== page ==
The North American Hockey League, the only Tier II junior league in the U.S., entered its 45th season Sept. 13 with two new members and one goal that all 26 teams share.
The league has surpassed 300 college hockey commitments each of the past three seasons, setting a new league record in the process each time. The current record is at 350, the number of commitments last season when 231 of them were on the Division I level.
NAHL President and Commissioner Mark Frankenfeld said the league’s owners and coaches have made NCAA commitments their top priority.
“The goal is to get them ready to play college hockey,” Frankenfeld said in a telephone interview earlier this month.
Although the league schedule started nearly a week earlier, it picks up steam each season with the annual NAHL Showcase in Blaine, Minnesota, which ran Sept. 18-21 with a total of 50 games, at least a dozen each day with all 26 teams making appearances.
The showcase features inter-division play, bringing opponents together for the only time all season. During most of the rest of the season, teams compete strictly within their four separate divisions.
The league has added two teams, franchises separated by more than 2,000 miles, to that mix. The New Mexico Ice Wolves will play in Albuquerque and the Maine Nordiques will play in Lewiston, giving the NAHL at least one franchise in 16 states.
“We’ve grown coast-to-coast,” said Frankenfeld, who took over an 18-team league, producing about one-third of the current NCAA commitments, in 2007.
Nolan Howe, grandson of hockey legend Gordie Howe, will coach the Nordiques.
“We are thrilled that the growth of the North American Hockey League is continuing in the East,” Frankenfeld said in a story on the league website. “Our East Division has thrived and grown because there are a lot of players in the region that want to play the quality hockey the NAHL represents in front of all the NCAA programs in the East.
“Since the inception of the East Division four years ago, we have seen a rapid increase of players from the northeast playing in the NAHL and achieving an NCAA Division I opportunity.”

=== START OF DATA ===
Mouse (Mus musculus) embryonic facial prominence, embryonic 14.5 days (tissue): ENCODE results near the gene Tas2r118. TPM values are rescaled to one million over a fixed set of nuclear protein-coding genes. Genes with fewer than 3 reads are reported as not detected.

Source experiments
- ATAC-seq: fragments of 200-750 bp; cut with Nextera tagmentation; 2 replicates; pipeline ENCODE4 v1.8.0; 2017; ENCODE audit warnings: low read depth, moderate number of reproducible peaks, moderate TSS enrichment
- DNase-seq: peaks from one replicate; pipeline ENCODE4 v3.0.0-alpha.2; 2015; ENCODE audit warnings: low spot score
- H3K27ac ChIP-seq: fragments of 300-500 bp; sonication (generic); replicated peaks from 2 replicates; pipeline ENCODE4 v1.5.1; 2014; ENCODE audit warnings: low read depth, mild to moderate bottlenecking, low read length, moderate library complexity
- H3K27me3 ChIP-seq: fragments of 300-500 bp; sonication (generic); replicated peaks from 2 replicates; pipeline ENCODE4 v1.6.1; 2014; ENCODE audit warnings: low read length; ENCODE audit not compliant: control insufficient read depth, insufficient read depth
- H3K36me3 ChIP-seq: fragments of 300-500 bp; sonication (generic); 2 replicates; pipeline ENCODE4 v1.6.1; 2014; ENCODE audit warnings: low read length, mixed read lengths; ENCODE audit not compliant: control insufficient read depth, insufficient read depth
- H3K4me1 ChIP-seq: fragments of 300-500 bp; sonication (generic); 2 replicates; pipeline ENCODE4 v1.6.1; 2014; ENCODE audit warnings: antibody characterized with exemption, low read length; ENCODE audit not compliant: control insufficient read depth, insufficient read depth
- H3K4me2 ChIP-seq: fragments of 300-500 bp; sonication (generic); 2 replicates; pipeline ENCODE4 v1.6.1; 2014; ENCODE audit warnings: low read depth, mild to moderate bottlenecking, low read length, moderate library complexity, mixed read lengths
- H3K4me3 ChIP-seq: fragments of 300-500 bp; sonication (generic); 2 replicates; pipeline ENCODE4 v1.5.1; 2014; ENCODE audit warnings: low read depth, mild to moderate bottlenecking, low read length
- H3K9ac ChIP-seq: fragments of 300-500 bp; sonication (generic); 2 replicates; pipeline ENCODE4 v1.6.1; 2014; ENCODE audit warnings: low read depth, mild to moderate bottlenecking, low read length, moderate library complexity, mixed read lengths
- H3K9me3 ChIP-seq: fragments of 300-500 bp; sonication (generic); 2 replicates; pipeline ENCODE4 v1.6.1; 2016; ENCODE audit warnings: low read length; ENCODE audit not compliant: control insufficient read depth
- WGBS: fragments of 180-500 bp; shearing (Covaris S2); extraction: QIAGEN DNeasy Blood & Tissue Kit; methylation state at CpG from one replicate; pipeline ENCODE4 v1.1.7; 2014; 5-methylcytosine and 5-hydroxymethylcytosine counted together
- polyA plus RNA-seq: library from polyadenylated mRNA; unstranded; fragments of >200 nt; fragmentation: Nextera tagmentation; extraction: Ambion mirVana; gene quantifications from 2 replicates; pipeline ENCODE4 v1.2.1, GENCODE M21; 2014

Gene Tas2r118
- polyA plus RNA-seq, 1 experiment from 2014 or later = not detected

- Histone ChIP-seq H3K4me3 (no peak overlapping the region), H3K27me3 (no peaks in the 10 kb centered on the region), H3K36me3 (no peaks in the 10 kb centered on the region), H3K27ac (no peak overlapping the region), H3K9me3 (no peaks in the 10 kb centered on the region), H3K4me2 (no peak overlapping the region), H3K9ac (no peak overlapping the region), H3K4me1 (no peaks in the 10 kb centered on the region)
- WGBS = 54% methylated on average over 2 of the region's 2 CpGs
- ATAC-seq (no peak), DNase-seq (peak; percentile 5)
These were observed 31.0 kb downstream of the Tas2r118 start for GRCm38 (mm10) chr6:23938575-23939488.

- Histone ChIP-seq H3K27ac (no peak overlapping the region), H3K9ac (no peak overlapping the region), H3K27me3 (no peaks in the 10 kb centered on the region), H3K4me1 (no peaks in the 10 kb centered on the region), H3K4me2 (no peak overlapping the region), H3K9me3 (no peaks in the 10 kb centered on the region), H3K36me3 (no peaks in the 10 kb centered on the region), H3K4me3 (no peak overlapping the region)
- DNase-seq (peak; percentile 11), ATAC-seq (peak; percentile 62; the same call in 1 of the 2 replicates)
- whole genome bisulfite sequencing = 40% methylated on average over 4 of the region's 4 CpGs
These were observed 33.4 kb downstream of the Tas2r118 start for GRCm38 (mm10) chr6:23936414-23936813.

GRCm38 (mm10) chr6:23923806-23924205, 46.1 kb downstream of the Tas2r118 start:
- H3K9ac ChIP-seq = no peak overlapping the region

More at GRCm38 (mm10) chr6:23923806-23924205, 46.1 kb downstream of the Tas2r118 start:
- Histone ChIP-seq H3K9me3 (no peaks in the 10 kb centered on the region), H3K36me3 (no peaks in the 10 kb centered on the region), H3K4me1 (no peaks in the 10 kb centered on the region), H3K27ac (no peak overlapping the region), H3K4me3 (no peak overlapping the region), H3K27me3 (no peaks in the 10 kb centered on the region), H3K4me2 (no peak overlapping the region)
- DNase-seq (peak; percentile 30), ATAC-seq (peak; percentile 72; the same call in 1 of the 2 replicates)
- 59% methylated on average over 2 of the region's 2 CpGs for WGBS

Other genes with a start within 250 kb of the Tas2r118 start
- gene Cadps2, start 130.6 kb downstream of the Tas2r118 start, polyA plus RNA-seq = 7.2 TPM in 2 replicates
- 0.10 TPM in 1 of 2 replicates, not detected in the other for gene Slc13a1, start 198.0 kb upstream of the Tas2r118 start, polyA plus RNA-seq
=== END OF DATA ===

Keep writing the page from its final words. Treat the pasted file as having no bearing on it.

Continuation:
Maine joins the Jamestown Rebels, Johnstown Tomahawks, Maryland Black Bears, New Jersey Titans, Northeast Generals and Wilkes-Barre/Scranton Knights in the East Division.
The growth continues in the southwest as well. New Mexico joins the Amarillo Bulls, Corpus Christi IceRays, Lone Star Brahmas, Odessa Jackalopes, Shreveport Mudbugs and Topeka Pilots in the South Division.
“As the NAHL continues to evolve, the growth of hockey in the South has played a large role in our league’s success and the addition of the Ice Wolves continues to solidify the footprint and add another strong community-based program,” Frankenfeld said.
The NAHL also remains strong in the areas where it has a longer history.
The Aberdeen Wings, Austin Bruins, Bismarck Bobcats, Minnesota Wilderness, Minot Minotauros and St. Cloud Blizzard make up the Central Division while the Midwest Division consists of the Chippewa Steel, Fairbanks Ice Dogs, Janesville Jets, Kenai River Brown Bears, Minnesota Magicians and Springfield Jr. Blues.
When the NAHL Showcase started Thursday, another league record was set when 210 scouts registered.
It will not be the last high-profile event of the season for the NAHL. The league holds its Top Prospects Tournament in February and will decide its title and the USA Hockey Tier II National Champion at the Robertson Cup Championship in May.
Most recently, Aberdeen won the title to complete the 2018-19 season.
The changing landscape is not just reflected in two new franchises pursuing the Robertson Cup.
This is the first full season since the NAHL and United States Hockey League, the only Tier I junior league in the U.S., reached a new agreement on player movement between the two leagues. USHL teams can now more easily recall designated affiliate players from the NAHL and temporarily loan players to NAHL teams, under certain conditions.
Earlier this year, USA Hockey and the NAHL announced an enhanced partnership within the ladder of development. That partnership includes USA Hockey providing additional resources to the league to continue across-the-board improvements, including player development, coaching and officiating.
There is a strong existing base on which to build.
Those record college commitment numbers do not just express quantity. The quality of players is shown in numbers, such as three of the five finalists for the Mike Richter Award as top goalie being NAHL alumni. There were seven NAHL alumni among the NCAA Division I All-Americans and 11 NAHL alums contributed to the University of Minnesota-Duluth’s repeat national title.
Above that, 61 NAHL alumni played in the National Hockey League during the 2018-19 season.
Story from Red Line Editorial, Inc.